5 Pet Poisons Hiding in your Purse, Work Bag, or Backpack
According to the folks at PET POISON HELPLINE, they talk frequently to terrified pet owners whose dog or cat found an enticing “treat” in a purse or backpack and gobble it up.
Since during the winter months pets tend to be indoors more, a handbag or similar item lying open with contents exposed, can prove an irresistible temptation to a confined and perhaps slightly bored pet.
Top 5 Most Common Purse Items that Poison Pets
1. Human medications. About half the yearly calls to the Pet Poison Helpline are because someone’s pet ingested a medication found in a handbag, book bag, duffel bag, etc.
Human pills come in bottles and make the sound of a rattling pill bottle is very similar to the noise some dog toys make.
Both over the counter and prescription drugs can be a problem.
Very common OTC painkillers like Advil, Motrin, and Tylenol, and human doses of prescription drugs for depression like Prozac and Effexor can e toxic to pets.
Just one (1) Tylenol can be fatal to cats, and larger amounts can cause liver damage in a dog.
Non-steroidal anti-inflammatory drugs, (NSAIDS) like Advil, Motrin and Aleve can cause GI ulcers and kidney failure and are especially dangerous for cats.
Anti depressants are the number one cause of calls to the Pet Poison Helpline. Signs a pet has ingested one of these drugs include, but are not limited to sedation, loss of coordination, agitation, trembling and seizures.
2. Asthma inhalers, if your dog bites into an inhaler, it has the potential to result in acute, life-threatening poisoning. Inhalers contain highly concentrated doses of drugs like Albuteral ( a Beta-Agonist ) and Fluticasone ( a Steroid )
If a dog punctures an inhaler by biting or gnawing it, they can be exposed to a massive single dose of a powerful drug which can bring on vomiting, agitation, heart arrhythmia and ultimately death.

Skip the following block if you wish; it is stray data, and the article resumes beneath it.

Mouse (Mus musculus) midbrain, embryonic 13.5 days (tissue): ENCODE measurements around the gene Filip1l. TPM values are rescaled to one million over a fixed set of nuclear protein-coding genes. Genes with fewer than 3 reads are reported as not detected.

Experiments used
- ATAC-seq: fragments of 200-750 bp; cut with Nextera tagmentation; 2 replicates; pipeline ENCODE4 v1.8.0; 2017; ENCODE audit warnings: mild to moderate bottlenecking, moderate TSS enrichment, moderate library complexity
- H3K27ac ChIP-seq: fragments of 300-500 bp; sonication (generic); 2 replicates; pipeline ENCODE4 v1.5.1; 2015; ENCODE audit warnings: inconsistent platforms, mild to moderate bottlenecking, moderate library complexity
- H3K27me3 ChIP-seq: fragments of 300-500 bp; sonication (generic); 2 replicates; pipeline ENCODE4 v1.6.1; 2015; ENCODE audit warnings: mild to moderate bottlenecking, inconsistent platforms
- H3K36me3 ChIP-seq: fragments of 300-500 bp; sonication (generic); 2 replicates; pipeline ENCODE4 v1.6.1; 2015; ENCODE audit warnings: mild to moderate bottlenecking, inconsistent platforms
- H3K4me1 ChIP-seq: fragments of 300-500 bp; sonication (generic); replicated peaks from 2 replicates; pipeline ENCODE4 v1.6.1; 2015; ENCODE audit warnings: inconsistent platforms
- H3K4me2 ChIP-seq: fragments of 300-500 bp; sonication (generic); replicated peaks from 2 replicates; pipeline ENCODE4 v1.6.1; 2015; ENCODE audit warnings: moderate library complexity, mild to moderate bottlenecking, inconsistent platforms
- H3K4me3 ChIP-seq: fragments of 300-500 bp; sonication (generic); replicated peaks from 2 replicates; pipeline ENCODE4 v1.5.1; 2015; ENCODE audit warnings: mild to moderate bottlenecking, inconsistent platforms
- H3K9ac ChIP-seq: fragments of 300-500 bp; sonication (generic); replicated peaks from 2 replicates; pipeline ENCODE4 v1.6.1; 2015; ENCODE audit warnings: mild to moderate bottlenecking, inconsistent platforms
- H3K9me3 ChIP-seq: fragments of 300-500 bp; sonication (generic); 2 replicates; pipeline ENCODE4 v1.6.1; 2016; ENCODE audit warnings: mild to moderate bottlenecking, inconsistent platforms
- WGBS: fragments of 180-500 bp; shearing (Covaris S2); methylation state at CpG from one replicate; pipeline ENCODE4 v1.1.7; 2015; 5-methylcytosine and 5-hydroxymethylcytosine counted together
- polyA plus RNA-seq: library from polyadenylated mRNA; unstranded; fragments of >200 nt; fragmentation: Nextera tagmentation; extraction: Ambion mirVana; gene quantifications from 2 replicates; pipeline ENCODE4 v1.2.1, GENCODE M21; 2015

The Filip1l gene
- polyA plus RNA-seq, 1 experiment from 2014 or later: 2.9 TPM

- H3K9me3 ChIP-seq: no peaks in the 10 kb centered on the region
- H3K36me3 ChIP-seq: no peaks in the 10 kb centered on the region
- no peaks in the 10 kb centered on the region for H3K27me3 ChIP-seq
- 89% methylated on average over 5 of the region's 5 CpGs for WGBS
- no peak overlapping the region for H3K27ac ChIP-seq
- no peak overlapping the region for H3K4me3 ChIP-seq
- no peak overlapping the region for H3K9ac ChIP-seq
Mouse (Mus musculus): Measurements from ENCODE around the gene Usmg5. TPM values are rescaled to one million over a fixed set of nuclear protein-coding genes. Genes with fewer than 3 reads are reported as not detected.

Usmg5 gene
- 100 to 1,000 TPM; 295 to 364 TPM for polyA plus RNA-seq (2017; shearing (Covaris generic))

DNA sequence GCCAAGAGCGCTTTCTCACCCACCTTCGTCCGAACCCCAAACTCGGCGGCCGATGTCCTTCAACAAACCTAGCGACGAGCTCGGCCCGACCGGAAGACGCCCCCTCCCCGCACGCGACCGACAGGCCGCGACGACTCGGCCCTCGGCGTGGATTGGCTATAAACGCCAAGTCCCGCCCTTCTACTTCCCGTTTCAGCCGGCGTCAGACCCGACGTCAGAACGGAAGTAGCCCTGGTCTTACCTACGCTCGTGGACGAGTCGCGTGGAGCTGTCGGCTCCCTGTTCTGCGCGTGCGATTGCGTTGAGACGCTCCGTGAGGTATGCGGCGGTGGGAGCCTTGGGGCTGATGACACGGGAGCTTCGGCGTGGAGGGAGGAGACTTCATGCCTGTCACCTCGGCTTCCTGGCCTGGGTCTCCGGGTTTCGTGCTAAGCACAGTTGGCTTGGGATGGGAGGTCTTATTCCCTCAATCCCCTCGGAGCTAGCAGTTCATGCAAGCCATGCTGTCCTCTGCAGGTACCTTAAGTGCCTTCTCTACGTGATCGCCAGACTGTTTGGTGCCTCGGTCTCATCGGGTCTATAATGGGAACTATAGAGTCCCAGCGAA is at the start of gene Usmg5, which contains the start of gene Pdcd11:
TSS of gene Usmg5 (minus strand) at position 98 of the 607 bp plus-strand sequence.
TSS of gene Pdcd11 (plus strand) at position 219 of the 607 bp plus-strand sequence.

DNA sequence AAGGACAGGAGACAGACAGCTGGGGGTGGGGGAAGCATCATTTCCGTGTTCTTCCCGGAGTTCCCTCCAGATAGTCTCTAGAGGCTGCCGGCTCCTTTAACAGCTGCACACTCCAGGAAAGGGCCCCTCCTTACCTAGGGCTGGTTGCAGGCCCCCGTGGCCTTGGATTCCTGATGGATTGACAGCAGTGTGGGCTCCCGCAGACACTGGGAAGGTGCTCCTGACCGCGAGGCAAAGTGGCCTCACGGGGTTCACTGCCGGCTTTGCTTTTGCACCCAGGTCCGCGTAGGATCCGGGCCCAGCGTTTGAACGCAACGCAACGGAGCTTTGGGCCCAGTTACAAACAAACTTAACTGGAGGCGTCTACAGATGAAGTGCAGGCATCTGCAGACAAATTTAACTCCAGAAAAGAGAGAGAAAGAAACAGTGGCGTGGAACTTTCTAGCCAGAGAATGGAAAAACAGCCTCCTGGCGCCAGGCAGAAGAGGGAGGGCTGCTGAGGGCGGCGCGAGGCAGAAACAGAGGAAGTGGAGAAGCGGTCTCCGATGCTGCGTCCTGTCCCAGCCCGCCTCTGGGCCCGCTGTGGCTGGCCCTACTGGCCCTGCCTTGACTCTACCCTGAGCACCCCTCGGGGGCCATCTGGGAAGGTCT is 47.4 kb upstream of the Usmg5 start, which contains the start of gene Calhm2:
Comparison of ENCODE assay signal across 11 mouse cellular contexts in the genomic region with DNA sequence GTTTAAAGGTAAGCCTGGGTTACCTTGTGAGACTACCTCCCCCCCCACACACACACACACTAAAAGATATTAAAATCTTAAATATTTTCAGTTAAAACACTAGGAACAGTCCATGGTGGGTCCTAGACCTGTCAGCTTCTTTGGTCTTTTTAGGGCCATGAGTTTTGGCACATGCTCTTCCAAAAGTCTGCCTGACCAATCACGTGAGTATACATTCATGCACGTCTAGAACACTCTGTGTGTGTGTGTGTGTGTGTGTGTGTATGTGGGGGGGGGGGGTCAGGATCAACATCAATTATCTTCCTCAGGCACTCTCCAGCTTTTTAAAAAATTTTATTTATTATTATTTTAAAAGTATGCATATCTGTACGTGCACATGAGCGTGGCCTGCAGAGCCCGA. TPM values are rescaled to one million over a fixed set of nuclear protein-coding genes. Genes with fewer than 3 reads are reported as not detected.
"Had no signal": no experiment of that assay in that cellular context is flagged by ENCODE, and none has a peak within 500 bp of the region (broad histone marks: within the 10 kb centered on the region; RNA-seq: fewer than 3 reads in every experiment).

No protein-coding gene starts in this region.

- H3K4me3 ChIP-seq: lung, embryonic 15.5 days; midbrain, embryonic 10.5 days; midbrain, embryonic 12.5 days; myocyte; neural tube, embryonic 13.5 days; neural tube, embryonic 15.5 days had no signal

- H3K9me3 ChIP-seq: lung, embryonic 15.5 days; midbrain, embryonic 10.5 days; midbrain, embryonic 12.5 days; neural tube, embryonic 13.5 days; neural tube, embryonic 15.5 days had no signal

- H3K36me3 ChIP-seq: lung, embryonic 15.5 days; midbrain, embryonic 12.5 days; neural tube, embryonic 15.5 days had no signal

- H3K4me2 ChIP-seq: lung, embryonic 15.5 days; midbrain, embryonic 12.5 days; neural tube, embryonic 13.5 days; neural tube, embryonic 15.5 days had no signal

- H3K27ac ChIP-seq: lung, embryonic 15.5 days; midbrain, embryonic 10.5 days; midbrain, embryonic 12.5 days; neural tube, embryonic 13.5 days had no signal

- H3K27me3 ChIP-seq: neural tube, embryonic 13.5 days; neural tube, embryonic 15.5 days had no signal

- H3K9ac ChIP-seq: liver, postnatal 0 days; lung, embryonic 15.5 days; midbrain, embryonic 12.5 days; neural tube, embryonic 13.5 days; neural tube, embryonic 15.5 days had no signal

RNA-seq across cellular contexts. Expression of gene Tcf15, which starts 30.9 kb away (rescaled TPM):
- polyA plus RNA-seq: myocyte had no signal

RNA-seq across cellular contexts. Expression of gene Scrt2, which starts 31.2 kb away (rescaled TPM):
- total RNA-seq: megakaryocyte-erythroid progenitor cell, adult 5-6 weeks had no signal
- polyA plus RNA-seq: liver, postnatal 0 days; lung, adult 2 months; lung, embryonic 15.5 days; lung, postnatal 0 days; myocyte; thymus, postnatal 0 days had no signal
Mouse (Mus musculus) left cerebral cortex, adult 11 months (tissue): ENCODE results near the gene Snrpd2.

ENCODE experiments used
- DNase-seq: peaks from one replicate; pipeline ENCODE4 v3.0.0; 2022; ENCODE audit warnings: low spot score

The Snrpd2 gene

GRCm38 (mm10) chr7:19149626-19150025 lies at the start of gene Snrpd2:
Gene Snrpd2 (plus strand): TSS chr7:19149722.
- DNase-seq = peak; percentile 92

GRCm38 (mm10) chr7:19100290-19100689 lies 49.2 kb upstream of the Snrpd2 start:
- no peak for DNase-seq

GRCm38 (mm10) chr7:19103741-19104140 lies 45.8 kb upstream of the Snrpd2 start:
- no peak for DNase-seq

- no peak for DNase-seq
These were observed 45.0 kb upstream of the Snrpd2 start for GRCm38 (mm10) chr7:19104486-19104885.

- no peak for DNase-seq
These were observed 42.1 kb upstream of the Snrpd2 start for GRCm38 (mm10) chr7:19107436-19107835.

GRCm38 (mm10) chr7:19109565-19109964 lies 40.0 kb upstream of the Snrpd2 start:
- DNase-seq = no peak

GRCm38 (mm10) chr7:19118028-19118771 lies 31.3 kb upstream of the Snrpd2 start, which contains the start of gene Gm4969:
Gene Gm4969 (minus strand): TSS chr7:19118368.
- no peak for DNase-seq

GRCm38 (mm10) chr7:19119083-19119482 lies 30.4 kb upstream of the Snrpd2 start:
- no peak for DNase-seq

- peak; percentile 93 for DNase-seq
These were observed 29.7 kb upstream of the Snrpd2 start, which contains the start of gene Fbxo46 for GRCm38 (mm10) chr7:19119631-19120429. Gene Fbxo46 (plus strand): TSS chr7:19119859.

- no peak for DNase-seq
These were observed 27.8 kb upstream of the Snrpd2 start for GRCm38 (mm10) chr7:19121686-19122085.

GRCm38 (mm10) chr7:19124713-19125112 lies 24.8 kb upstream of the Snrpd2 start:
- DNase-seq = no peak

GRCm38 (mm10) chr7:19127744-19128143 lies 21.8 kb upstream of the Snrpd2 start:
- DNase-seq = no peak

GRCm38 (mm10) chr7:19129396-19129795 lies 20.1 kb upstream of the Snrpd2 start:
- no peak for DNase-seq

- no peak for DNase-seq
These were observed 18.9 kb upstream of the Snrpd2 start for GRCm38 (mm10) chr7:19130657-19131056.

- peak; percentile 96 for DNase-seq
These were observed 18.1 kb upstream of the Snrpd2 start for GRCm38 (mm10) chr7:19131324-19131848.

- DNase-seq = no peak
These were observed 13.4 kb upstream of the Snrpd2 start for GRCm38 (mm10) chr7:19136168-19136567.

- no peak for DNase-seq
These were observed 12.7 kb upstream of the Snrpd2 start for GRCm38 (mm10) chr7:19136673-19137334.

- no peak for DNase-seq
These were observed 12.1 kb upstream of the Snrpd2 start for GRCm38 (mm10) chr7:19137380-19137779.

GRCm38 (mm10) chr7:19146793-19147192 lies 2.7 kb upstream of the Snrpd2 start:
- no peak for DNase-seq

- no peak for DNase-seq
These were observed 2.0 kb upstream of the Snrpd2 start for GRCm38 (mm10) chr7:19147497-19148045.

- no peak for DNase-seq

3. Artificially sweetened gum and mints. Many “sugarless” gums and mints contain xylitol- a sugar substitute highly toxic to dogs. Even a small amount can result in a dangerous blood sugar crash in dogs and larger amounts can lead to liver failure.
Symptoms of xylitol poisoning include vomiting, weakness, collapse, shaking and seizures.
In addition to gum and mints and other sugarless candy, xylitol is commonly found in chewable vitamins, dental hygiene products, nicotine gum and baked goods, and certain prescription drugs.
4. Cigarettes, smokeless tobacco and other products containing nicotine. Did you know a small dog can die from ingesting just 3 cigarettes, depending on the brand? Chewing tobacco is also toxic to dogs and cats and so are stop smoking products like nicotine gum.
Signs of nicotine poisoning come on quickly and include elevated heart and respiratory rates, neurological symptoms, loss of bladder or bowel control, tremors, seizures, paralysis and death.
5. Hand Sanitizers. Small bottles of hand sanitizer have become commonplace in purses, briefcases and backpacks. These products, which are used to kill germs contain lots of alcohol. Alcohol ( Ethanol ), is the germ killing agent in these gels and liquids.
If your dog were to ingest a small bottle of hand sanitizer, it would be equal to a shot of hard liquor. This could cause a severe drop in your pets blood sugar, loss of coordination, loss of body temperature, nervous system depression, coma and death.
An Ounce of Prevention...
If your family is like most, chances are you can find an open handbag or other carryall bag within reach of your pet right now.
If so, you might want to designate a common surface in your home - close to the door- as the “bag drop off area”. It should be high enough that its contents don’t draw your pets attention.
If you have a curious cat, then the requirement should be that all bags are zippered or snapped closed before leaving them in the “ bag drop off area”
Another option would be to create a “bag hanging area” by installing pegs, coat hooks or similar heavy duty hangers close to the front door and assigning one to each member of the family.